• Directed Reading: a programme of individual study, intended for those who have already developed an interest in a particular geographical or thematic field of Reformation history, and who wish to work on an individual basis with a particular member of staff at the Institute.
  • The European Renaissance: compares and contrasts the Italian and Northern Renaissances, examining their mediaeval origins and exploring themes such as religion, humanism, court and urban life, in order to test this traditional interpretation.
  • Religion and Identity in Early Modern Britain: explores the significance of the Reformation in reshaping the ways in which Scots and Englishmen perceived themselves as members of distinct Protestant churches and communities in the 16th and 17th centuries.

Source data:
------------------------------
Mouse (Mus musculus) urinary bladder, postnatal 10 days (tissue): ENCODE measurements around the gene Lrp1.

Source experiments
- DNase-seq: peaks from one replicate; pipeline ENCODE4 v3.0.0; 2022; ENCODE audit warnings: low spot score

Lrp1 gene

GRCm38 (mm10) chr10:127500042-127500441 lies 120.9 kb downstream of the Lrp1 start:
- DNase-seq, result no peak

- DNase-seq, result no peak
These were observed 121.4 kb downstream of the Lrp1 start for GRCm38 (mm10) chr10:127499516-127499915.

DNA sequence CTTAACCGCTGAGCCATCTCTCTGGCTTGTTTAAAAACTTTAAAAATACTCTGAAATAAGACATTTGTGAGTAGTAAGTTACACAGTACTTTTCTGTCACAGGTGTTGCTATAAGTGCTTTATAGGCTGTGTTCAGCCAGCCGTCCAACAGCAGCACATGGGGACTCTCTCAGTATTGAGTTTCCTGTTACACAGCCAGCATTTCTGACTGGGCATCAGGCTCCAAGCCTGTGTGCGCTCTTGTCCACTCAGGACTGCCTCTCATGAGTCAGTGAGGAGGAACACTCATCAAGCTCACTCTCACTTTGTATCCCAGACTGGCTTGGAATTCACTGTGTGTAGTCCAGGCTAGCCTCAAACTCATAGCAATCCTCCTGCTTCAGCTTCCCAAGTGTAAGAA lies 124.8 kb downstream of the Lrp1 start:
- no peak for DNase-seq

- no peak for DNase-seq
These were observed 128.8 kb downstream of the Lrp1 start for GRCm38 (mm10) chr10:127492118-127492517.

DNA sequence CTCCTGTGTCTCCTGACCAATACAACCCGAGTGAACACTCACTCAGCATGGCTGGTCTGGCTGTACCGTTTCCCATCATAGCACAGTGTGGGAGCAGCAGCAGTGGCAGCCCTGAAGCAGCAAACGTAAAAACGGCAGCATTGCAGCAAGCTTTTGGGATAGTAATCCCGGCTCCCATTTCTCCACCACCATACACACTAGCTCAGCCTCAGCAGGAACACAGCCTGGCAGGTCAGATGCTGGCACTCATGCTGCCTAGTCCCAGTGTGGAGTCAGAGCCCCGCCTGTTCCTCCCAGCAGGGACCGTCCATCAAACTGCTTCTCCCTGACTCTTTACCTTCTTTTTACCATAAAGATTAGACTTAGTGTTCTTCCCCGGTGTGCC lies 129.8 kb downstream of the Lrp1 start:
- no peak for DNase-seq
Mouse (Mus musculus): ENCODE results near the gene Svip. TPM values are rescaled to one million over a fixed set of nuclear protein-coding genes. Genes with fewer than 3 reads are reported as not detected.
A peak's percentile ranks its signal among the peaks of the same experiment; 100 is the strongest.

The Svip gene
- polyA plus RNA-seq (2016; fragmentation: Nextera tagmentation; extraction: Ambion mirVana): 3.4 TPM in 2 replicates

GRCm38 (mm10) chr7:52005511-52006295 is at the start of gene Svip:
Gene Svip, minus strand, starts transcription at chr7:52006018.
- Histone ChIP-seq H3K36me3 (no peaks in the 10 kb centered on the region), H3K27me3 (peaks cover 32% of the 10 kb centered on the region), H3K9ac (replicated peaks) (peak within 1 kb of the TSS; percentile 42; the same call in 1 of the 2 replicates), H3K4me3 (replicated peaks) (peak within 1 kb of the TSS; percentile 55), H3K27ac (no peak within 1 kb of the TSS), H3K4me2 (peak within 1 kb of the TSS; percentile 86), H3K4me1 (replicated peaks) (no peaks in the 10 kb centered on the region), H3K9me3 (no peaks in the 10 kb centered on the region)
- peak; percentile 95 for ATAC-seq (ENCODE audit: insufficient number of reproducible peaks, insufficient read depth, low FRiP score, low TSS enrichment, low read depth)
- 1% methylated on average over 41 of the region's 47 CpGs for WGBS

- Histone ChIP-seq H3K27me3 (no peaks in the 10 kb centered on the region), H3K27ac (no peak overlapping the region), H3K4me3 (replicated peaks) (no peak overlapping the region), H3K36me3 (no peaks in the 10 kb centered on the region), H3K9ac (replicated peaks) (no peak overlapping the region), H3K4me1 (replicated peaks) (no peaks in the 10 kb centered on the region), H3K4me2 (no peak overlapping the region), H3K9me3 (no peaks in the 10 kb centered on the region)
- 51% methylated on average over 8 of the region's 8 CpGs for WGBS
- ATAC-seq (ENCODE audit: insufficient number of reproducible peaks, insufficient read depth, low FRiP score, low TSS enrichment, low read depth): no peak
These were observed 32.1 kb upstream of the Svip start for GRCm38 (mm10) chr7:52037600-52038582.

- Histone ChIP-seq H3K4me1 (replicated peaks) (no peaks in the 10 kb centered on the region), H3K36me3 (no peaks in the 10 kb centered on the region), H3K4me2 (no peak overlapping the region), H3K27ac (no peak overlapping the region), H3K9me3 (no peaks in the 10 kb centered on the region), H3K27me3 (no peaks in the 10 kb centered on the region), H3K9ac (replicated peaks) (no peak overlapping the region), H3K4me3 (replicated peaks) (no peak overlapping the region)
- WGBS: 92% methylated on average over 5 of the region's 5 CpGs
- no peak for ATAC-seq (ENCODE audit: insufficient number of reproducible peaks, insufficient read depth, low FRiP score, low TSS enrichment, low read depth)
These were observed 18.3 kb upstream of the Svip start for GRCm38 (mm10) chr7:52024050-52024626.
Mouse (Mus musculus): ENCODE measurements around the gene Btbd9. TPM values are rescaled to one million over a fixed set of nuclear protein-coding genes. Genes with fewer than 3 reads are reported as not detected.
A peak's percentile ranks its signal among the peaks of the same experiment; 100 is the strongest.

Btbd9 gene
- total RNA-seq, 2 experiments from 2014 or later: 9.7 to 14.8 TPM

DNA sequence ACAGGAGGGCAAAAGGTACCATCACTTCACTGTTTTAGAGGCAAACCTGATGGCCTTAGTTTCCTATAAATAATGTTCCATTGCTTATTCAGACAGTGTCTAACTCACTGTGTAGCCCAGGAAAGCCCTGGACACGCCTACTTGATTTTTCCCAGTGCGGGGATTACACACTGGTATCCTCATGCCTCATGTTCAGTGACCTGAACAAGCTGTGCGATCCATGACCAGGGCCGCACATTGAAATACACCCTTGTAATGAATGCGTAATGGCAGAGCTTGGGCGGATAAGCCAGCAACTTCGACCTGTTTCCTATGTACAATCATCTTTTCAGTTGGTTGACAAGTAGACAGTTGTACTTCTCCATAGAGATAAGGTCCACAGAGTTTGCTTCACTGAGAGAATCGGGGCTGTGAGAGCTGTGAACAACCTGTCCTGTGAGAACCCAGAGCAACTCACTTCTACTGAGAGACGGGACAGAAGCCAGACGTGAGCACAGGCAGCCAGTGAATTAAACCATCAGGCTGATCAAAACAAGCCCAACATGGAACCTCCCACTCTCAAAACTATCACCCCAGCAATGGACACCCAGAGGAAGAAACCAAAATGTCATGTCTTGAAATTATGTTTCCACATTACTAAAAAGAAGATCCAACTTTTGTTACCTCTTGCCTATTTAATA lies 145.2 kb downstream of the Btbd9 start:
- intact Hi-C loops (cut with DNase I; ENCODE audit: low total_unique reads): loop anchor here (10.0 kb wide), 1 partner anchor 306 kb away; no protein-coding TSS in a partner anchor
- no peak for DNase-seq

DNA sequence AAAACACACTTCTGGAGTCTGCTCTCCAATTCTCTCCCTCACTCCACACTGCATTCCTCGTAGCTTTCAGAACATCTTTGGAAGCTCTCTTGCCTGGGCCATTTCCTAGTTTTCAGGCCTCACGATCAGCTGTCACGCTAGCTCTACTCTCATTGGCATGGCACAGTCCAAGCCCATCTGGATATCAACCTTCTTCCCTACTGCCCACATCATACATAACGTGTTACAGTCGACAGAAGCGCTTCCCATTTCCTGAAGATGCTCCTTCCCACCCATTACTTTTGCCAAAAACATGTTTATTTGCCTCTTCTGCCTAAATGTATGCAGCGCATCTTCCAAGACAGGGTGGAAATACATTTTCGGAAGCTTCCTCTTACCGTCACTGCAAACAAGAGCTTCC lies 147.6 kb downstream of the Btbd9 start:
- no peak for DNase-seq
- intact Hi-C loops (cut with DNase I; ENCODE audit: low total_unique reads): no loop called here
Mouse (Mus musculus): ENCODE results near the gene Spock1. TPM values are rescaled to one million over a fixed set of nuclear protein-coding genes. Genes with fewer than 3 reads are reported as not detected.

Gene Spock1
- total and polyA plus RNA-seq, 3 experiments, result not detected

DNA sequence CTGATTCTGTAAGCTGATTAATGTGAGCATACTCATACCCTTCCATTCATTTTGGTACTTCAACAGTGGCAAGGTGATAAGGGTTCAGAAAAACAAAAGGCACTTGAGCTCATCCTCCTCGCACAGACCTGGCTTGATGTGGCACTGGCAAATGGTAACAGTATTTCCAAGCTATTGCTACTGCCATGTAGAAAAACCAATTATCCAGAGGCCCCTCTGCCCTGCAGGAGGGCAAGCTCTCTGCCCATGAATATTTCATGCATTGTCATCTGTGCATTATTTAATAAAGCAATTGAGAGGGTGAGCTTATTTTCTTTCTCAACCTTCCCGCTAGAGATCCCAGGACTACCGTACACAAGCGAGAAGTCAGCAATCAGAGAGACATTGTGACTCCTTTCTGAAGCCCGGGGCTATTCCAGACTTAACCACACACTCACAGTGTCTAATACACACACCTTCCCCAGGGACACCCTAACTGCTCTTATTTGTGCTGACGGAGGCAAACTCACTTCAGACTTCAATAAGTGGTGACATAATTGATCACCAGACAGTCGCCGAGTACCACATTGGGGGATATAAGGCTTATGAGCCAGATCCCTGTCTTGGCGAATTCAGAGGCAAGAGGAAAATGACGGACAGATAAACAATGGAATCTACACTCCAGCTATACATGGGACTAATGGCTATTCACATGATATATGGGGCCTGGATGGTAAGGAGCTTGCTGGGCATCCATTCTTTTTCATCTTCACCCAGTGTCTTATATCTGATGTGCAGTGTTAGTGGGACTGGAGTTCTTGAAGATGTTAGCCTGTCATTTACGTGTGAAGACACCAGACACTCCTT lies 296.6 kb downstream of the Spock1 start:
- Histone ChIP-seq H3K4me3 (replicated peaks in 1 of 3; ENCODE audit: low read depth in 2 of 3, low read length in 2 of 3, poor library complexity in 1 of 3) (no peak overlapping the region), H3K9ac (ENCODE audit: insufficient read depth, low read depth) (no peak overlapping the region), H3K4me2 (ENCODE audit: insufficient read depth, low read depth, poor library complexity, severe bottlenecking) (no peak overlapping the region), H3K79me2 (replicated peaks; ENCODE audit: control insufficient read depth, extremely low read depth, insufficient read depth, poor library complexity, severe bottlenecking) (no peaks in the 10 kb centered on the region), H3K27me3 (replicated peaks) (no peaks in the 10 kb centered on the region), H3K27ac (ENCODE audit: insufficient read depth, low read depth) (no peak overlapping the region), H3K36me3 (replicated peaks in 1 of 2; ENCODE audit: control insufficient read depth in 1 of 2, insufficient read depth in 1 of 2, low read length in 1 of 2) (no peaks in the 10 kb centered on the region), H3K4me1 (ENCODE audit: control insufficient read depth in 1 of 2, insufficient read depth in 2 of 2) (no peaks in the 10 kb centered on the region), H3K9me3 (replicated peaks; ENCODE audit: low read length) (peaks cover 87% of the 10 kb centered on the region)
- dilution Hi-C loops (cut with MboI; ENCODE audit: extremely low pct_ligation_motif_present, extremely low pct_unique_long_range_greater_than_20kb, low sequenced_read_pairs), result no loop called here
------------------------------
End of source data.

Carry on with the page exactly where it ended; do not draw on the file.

Skills training in two of the following:

  • Early Modern Documents and Sources
  • Latin
  • Palaeography and Manuscript Studies

Dissertation

Student dissertations will be supervised by members of the teaching staff who will advise on the choice of subject and provide guidance throughout the research process. The completed dissertation of not more than 15,000 words must be submitted by a date specified in August.

If students choose not to complete the dissertation requirement for the MLitt, there is an exit award available that allows suitably qualified candidates to receive a Postgraduate Diploma. By choosing an exit award, you will finish your degree at the end of the second semester of study and receive a PGDip instead of an MLitt.